You are fed up, you are ready for a change, you were unfortunately part of a reduction in force. Perhaps, you are just wanting to be kept in the loop on potential opportunities. Whatever your situation may be, you decide the next step is to reach out to a recruiter for help. But how? What do you say? How do you get their attention? This article is intended to help potential job seekers properly connect with recruiters AND receive a response.
Do Some Research
The first thing to understand about recruiters is their daily process. A lot of times, job seekers tend to “assume” what recruiters do on a day to day basis. However, truly understanding their process will help you approach a recruiter in a way that will get their attention. What I try to explain to candidates is that recruiters are “reactive” in their day to day routines. What this means is recruiters stay extremely focused on the current jobs they are looking to fill and rarely have time to talk to candidates that do not have the skill sets they are currently looking for. So, do your research!
Look up the current jobs they are posting or go to the company’s website to see what types of positions they are looking to fill. If you are an Accountant and you’ve decided to reach out to a recruiter that specializes in technology positions, you’re more than likely not going to receive a response.
OK! Now that you’ve identified recruiters who work on positions that closely align with your background or currently have job postings you feel you are qualified for, you might be asking yourself, “now what?”
Reaching Out to a Recruiter
The next step is to contact the recruiter. But how? What do you say? I believe every recruiter may have their own personal preference to these questions, but regardless of the channel of communication you choose, a good rule of thumb is to stay BRIEF, CONCISE, and COURTEOUS.
- Why BRIEF: Keep in mind that recruiters are “reactive” in their day to day routine. This means that time is a very sensitive issue for a recruiter. If you send a long message that is multiple paragraphs, you will lose your audience. The same applies if the message is generic. Recruiters are experts at identifying what messages are generic and which are customized. The quickest way to lose their attention is to send them a message that has been sent in a mass email. This leads to my next recommendation.
- Be CONCISE: Try and be brief and to the point. Let the recruiter know why you are reaching out and what you’re looking for. This is not the time to list off your accolades, accomplishments, or all the awards you’ve won.
- Lastly, be COURTEOUS: There is nothing more irritating for a recruiter than to receive a message from someone they don’t know and the message comes across as rude. Please be mindful of how you word your message. There almost needs to be a sense of humbleness to the message.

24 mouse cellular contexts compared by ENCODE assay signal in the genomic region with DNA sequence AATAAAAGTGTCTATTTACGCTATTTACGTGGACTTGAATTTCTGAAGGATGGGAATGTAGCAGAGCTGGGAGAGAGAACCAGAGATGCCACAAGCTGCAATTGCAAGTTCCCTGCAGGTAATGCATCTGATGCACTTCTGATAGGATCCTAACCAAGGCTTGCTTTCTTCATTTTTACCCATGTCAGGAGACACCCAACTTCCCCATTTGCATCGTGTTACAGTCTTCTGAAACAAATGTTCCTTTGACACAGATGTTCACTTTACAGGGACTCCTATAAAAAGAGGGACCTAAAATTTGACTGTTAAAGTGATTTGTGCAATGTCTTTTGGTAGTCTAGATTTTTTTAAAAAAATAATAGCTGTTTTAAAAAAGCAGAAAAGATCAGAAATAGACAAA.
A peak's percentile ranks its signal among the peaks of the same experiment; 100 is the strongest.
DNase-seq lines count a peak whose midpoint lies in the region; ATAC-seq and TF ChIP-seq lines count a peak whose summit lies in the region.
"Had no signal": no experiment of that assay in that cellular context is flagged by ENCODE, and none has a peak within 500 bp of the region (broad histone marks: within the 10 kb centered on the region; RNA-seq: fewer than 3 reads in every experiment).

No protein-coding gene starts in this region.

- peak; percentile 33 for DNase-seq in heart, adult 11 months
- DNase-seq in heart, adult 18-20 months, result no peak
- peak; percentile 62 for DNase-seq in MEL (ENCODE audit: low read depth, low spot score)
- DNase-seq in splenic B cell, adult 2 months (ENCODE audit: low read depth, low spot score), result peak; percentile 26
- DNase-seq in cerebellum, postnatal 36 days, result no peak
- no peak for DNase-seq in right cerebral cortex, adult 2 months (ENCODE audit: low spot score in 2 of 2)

Sample Email Templates When Reaching Out to a Recruiter:
Sample Email to an Executive Recruiter:
Hi (Recruiter First Name),
I hope this message finds you well. I’m reaching out because I’m currently exploring new opportunities in the (City) area. I have 10 years’ experience in finance, mostly in the manufacturing industry and I’m looking for a Director, Vice President, or CFO level position. I would really appreciate a few minutes of your time to connect and discuss further in the event you currently have an opportunity I could be a good fit for. Thanks for your consideration!
Sample Email to a Corporate Recruiter:
Hi (Recruiter First Name),
I hope this message finds you well. I noticed your company’s job posting for a Director of Finance. After reviewing the job description and researching your company, I would like to be considered for the opportunity. I have applied to the position for your review and would really appreciate the opportunity to connect and discuss this position further or any other opportunities I might be a good fit for. I look forward to hearing from you! Thanks!
Channel of Communication
Now that social media is a vital tool for recruiters, this gives you a variety of options on how you can connect with them. LinkedIn is the most obvious and is typically our preferred method of connecting with candidates these days. My advice here is to start with an introduction email. Of course, keeping it brief, concise, and courteous. Then, follow up with a LinkedIn invite to connect with the recruiter.
- Do your research to identify the right recruiter and recruiting firm. Look up the recruiter’s profile on LinkedIn to find what skill set or industries they focus on. Look up job postings to make sure the firm recruits on positions that closely align with your skill set.
- Remember to be Brief, Concise, and Courteous when contacting a recruiter. Do not send a generic email! Recruiters are experts at spotting blanketed emails. Show a recruiter that you’ve done your research. Check your ego at the door.
- Start with an email introduction followed by a LinkedIn invite. Remember that most recruiters will look at your LinkedIn profile. Make sure to have your profile completely and accurately filled out so they can easily get a good idea of your skill set.
While every recruiter’s preference on how candidates approach them are different, showing them that you’ve done the research, you are sensitive to their time, and are courteous are three things every recruiter can appreciate.
If you are currently searching for your next opportunity or simply want to connect with one of our recruiters, get in touch with us!